On April 20, 2006, Amgen filed a lawsuit against Ariad in the U.S. District Court for the District of Delaware seeking a declaratory judgment that each of the claims contained in U.S. Patent No. 6,410,516, covering methods of treating human disease by regulating NF-κβ cell-signaling activity, are invalid and that Amgen has not infringed any of the claims of the ‘516 Patent based on activities related to Amgen’s products, Enbrel® and Kineret®.

The ‘516 patent claims methods of treating disease by regulating a family of molecules known as NF-κβ. While Ariad contends that the patent covers all means for modulating the NF-κβ pathway, Lilly’s contention is that it discovered the drugs in question, Evista and Xigris and disclosed their medicinal properties years before the patentees’ scientists made their discovery. Ariad asserts that the claims of the ‘516 patent cover “methods of treating human disease by regulating NF-κβ activity,” “methods of treating disease by inhibiting NF-κβ,” and “methods useful for treating various disease conditions through modulation of NF-κβ activity.”

On April 4, 2005, Eli Lilly and Company filed an ex parte request in the United States Patent and Trademark Office, or PTO, to reexamine the patentability of certain claims of the ‘516 Patent. In addition, an unrelated third party filed an ex parte request in the PTO on December 2, 2005 to reexamine the patentability of certain claims of the ‘516 Patent. The PTO has granted both of these reexamination requests. On April 4, 2006, counsel for the patentees of the ‘516 Patent filed separate Petitions requesting the PTO to merge these two reexamination requests, which were granted by the PTO on May 4, 2006. Additionally, on April 7, 2006, counsel for the patentees of the ‘516 Patent filed a third ex parte request in the PTO with respect to one claim of the ‘516 Patent, which was denied by the PTO on May 5, 2006. As a result of the PTO orders described above, Lilly’s ex parte request has been merged into a single action to look at the patentability of certain claims of the ‘516 Patent by newly cited references which (i) either inherently or expressly disclose the use of a variety of prior art compounds as reducing NF-κβ activity and resulting gene expression, or (ii) are directed to the use of oligonucleotides having an NF-κβ binding site for reduction of NF-κβ activity (Reexam. C.N. 90/007,503).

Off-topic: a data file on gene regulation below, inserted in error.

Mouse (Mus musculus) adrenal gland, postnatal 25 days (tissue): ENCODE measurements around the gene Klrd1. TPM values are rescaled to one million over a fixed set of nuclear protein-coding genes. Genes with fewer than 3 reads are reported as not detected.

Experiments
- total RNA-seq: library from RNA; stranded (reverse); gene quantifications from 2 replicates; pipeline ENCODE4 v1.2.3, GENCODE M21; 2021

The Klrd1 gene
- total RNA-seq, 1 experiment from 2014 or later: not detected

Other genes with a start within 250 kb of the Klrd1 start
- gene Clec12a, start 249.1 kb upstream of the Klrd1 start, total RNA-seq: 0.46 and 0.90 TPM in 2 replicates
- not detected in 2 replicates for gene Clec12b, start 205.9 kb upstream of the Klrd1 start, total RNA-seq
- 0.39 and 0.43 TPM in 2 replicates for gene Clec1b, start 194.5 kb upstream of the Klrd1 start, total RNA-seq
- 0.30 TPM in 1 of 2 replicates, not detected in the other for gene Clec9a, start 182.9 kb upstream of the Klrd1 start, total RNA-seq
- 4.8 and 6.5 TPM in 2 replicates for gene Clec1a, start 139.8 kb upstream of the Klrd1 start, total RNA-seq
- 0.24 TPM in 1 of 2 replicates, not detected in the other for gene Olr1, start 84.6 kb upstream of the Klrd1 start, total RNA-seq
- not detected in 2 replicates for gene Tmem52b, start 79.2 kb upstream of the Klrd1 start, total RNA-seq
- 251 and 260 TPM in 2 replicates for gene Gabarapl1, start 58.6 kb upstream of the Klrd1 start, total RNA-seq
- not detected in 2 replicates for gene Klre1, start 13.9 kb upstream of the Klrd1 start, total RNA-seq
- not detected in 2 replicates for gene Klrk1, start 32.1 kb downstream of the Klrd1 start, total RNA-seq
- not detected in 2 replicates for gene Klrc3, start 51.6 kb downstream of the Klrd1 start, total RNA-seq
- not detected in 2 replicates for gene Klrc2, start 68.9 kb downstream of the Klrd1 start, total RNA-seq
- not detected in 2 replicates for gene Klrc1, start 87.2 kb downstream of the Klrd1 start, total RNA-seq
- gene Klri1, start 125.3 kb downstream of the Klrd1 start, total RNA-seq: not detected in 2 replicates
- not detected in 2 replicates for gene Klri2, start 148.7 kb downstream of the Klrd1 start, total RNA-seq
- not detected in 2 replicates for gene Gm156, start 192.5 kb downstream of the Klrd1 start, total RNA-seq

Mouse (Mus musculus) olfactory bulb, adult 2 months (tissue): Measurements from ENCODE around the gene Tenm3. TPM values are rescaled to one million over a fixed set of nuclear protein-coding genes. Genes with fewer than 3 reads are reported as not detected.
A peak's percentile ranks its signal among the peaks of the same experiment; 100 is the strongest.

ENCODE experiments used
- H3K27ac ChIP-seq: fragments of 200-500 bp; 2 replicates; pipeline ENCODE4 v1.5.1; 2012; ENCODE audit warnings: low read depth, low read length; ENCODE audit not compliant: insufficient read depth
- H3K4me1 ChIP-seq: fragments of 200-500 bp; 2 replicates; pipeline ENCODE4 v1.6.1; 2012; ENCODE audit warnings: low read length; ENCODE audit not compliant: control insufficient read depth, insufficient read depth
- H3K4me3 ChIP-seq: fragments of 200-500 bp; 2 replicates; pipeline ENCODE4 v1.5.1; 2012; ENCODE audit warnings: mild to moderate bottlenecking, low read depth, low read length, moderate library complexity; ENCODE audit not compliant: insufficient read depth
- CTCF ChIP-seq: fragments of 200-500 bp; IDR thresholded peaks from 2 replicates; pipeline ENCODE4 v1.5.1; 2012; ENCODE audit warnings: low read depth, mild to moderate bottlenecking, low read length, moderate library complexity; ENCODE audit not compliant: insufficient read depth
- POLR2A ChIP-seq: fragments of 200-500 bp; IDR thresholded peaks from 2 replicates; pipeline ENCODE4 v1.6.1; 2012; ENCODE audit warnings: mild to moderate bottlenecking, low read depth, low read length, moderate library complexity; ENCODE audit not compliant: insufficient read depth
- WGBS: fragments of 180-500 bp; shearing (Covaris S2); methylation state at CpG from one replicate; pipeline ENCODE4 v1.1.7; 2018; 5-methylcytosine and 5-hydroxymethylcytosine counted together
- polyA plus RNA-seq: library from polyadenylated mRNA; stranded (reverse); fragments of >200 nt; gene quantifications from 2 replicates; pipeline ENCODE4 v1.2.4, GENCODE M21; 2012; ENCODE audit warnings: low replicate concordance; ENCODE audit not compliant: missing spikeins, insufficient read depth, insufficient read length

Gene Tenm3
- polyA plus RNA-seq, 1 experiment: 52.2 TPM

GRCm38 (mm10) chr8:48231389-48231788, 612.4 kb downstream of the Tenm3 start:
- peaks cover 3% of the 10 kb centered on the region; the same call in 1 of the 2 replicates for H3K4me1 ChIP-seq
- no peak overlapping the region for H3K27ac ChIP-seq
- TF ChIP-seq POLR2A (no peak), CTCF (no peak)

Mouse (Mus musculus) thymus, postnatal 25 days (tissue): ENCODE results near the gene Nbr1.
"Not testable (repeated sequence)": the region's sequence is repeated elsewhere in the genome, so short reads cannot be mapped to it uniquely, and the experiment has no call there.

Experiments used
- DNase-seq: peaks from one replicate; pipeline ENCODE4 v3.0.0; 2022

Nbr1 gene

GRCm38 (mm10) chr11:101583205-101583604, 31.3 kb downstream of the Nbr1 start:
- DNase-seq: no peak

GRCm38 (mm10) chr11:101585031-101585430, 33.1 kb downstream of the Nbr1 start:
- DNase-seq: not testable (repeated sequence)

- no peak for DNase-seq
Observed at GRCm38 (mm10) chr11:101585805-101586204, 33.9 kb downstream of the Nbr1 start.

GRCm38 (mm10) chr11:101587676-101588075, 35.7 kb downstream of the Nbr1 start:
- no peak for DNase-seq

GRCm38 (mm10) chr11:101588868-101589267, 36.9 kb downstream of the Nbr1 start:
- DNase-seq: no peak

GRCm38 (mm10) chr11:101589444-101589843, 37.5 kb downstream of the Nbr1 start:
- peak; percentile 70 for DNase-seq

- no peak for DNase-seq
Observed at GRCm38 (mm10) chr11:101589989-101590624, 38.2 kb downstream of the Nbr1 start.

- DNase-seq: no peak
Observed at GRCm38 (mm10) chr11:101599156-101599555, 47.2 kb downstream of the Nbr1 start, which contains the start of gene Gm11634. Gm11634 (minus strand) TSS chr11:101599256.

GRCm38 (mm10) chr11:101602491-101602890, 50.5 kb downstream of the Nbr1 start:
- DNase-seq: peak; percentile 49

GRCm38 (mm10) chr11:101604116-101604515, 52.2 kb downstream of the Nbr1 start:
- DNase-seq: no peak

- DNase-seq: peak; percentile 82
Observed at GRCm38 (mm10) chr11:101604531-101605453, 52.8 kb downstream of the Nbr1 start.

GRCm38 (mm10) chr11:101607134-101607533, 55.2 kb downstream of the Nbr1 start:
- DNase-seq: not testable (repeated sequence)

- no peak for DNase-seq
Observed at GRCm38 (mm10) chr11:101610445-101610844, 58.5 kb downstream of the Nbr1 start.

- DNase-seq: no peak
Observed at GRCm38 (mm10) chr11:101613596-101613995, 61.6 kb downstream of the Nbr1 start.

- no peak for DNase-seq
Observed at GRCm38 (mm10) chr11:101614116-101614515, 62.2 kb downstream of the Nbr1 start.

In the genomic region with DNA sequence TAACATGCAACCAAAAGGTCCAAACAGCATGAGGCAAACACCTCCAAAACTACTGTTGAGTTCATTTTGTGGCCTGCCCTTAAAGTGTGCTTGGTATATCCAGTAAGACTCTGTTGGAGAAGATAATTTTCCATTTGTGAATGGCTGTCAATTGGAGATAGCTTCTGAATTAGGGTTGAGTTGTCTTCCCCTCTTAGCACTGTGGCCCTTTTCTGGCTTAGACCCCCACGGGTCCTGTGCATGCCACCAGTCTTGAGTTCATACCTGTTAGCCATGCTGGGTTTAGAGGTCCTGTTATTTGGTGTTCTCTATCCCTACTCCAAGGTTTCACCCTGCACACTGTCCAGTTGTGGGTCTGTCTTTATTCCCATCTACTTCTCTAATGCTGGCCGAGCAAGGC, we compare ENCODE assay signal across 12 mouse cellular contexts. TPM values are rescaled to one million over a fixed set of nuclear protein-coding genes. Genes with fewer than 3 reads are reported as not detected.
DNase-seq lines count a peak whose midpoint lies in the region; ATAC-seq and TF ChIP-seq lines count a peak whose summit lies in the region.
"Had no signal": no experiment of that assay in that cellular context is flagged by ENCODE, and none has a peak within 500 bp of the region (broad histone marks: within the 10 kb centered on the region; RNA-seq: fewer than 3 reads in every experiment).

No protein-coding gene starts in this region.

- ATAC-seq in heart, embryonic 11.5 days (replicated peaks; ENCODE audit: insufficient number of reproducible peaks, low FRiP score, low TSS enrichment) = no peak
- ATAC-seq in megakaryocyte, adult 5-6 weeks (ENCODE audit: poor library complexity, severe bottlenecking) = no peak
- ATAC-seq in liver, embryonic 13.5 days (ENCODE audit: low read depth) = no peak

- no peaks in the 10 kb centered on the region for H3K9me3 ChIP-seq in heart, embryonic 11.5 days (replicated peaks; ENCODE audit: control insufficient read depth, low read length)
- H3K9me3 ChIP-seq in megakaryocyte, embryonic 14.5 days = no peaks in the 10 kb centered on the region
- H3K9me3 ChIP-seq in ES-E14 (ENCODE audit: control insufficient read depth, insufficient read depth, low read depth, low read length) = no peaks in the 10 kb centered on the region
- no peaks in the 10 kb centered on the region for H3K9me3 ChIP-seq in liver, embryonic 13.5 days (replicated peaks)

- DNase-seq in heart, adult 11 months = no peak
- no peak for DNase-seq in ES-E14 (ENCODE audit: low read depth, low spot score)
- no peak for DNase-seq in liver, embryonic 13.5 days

The Examiner has now rejected 160 of the 203. In a quite lengthy and detailed 66- page Nonfinal Office Action, the Examiner rejected various subsets of claims as anticipated and/or obvious in light of a long list of prior art references. For example, many claims were rejected over Meichle (J. Biol. Chem. 265 (5/90) 8339-43), which teaches the reduction of NF-κβ activity in induced cells using agents that inhibit protein kinase C. In addition, because Meichle used the HIV LTR in their experiments, this reference anticipates, or alternatively, makes obvious claims drawn to regulating expression of viral genes.

The Examiner contends that the ‘516 claims are drawn to reducing NF-κβ activity in eukaryotic (e.g. claims 1 or 2) or mammalian cells (e.g. claim 11) to effect inhibited expression of a gene under transcriptional control of NF-κβ. For example, NF-κβ activity can be effected by diminishing induced NF-κβ mediated intracellular signaling (claims 6-9) to inhibit associated gene (viral gene such as HIV: claims 1-4) expression of a cytokine protein(claim 5) in a eukaryotic cell. Meichle teaches the use of Protein Kinase Inhibitor H8 (among others) to reduce NF-κβ-mediated gene transcription by reducing NF-κβ activity and reducing the binding of NF-κβ to NF-κβ binding sites.

It is noteworthy that the USPTO states that claim 1’s sole method step is functional, i.e., reducing NF-κβ activity and, therefore, the claims would encompass any in vitro or in vivo, natural (indirect) or man-made (direct) means of reducing NF-κβ activity. The Examiner contends that most of the method steps recited in the patent are purely functional with the exception of claim 7 and dependent claims 81, 83 and 85-87 which require “modifying NF-κβ activity” (which are partially functional) and claim 203 which requires “introducing a nucleic acid decoy molecule into the cell” which requires an active step.

The problem with biochemical pathway patents for generic treatments is that they represent methods of treating disease by modulating a particular pathway in the body without claiming a specific drug or class of drugs that may effect the modulation. While this may provide broad (over)reaching claims, the reverse applies, too. That is, all the Examiner needs to show is that someone, somewhere modulated the pathway – whether they knew it or not.

Prior to the ‘516 patent, there were agents that existed that are now known to act by inhibiting NF-κβ activity, e.g., ibuprofen, which has been around since 1969 even if it’s mode of action wasn’t known until 1998. The mode of action was inherent even if not appreciated. Heck, even vitamin E inhibits NF-κβ activity. There’s just going to be a lot of prior art out there.

Of concern to Amgen, of course, is that claim 69 recites “a method for diminishing induced NF-κβ-mediated intracellular signaling comprising reducing NF-κβ activity in cells such that NF-κβ-mediated intracellular signaling is diminished, wherein reducing NF-κβ activity comprises reducing binding of NF-κβ to NF-κβ recognition sites on genes which are transcriptionally regulated by NF-κβ.” Ariad claims that Evista acts by inhibiting NF-κβ binding to its binding site.

As we’ve said earlier, this is far for over. Given the time for responses and extensions, it could be a year or two before this is settled (if then). We’ll keep you posted as to a response by Amgen.

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